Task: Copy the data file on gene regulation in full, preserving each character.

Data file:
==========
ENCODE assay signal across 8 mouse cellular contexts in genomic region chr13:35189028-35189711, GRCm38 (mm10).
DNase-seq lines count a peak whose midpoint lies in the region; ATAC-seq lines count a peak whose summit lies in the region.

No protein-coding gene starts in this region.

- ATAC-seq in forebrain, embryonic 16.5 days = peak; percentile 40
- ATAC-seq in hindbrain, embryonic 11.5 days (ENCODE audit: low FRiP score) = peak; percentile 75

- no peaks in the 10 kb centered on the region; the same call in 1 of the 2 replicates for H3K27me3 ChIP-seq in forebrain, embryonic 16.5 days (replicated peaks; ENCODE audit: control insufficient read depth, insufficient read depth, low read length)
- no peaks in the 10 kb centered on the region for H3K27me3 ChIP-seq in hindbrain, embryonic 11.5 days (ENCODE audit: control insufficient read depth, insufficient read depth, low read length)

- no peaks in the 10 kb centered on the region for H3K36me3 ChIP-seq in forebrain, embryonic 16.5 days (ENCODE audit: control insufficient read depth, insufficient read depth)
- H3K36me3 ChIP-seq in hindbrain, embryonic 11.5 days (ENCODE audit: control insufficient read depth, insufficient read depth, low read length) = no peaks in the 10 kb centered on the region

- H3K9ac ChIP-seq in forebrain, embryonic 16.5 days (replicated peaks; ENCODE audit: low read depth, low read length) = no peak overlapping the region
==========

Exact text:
ENCODE assay signal across 8 mouse cellular contexts in genomic region chr13:35189028-35189711, GRCm38 (mm10).
DNase-seq lines count a peak whose midpoint lies in the region; ATAC-seq lines count a peak whose summit lies in the region.

No protein-coding gene starts in this region.

- ATAC-seq in forebrain, embryonic 16.5 days = peak; percentile 40
- ATAC-seq in hindbrain, embryonic 11.5 days (ENCODE audit: low FRiP score) = peak; percentile 75

- no peaks in the 10 kb centered on the region; the same call in 1 of the 2 replicates for H3K27me3 ChIP-seq in forebrain, embryonic 16.5 days (replicated peaks; ENCODE audit: control insufficient read depth, insufficient read depth, low read length)
- no peaks in the 10 kb centered on the region for H3K27me3 ChIP-seq in hindbrain, embryonic 11.5 days (ENCODE audit: control insufficient read depth, insufficient read depth, low read length)

- no peaks in the 10 kb centered on the region for H3K36me3 ChIP-seq in forebrain, embryonic 16.5 days (ENCODE audit: control insufficient read depth, insufficient read depth)
- H3K36me3 ChIP-seq in hindbrain, embryonic 11.5 days (ENCODE audit: control insufficient read depth, insufficient read depth, low read length) = no peaks in the 10 kb centered on the region

- H3K9ac ChIP-seq in forebrain, embryonic 16.5 days (replicated peaks; ENCODE audit: low read depth, low read length) = no peak overlapping the region